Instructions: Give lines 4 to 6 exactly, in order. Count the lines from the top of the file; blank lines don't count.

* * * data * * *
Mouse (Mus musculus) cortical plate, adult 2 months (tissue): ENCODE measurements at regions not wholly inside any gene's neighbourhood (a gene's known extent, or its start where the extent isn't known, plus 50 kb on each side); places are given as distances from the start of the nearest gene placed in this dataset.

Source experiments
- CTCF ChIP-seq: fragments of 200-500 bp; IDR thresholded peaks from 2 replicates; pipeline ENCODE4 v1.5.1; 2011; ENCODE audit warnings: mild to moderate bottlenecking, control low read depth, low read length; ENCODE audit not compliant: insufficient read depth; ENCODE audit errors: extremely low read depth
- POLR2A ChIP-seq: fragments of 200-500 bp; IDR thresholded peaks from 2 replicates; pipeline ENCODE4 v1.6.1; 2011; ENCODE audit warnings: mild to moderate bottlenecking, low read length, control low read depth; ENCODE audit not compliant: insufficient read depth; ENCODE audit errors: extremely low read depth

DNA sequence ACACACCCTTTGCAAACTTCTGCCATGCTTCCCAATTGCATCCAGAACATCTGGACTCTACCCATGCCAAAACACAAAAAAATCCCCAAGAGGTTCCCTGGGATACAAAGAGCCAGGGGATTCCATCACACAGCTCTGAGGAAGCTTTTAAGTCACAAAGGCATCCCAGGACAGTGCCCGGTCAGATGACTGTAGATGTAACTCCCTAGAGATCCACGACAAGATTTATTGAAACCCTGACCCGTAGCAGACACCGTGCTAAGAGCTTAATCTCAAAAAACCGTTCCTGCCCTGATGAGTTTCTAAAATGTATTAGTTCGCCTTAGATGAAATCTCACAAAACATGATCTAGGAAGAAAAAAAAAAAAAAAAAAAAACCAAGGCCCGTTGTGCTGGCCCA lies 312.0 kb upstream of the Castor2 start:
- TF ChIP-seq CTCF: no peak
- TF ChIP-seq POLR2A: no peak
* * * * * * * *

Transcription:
- POLR2A ChIP-seq: fragments of 200-500 bp; IDR thresholded peaks from 2 replicates; pipeline ENCODE4 v1.6.1; 2011; ENCODE audit warnings: mild to moderate bottlenecking, low read length, control low read depth; ENCODE audit not compliant: insufficient read depth; ENCODE audit errors: extremely low read depth

DNA sequence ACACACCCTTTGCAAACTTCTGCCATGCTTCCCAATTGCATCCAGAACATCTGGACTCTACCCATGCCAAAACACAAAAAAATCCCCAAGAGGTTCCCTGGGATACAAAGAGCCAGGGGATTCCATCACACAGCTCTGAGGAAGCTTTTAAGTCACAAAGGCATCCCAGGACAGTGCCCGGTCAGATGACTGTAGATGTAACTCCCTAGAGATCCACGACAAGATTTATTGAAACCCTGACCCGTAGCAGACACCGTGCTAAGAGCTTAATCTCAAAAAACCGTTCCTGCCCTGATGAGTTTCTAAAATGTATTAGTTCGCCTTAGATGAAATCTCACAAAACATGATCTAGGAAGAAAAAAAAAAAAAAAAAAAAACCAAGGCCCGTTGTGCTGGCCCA lies 312.0 kb upstream of the Castor2 start:
- TF ChIP-seq CTCF: no peak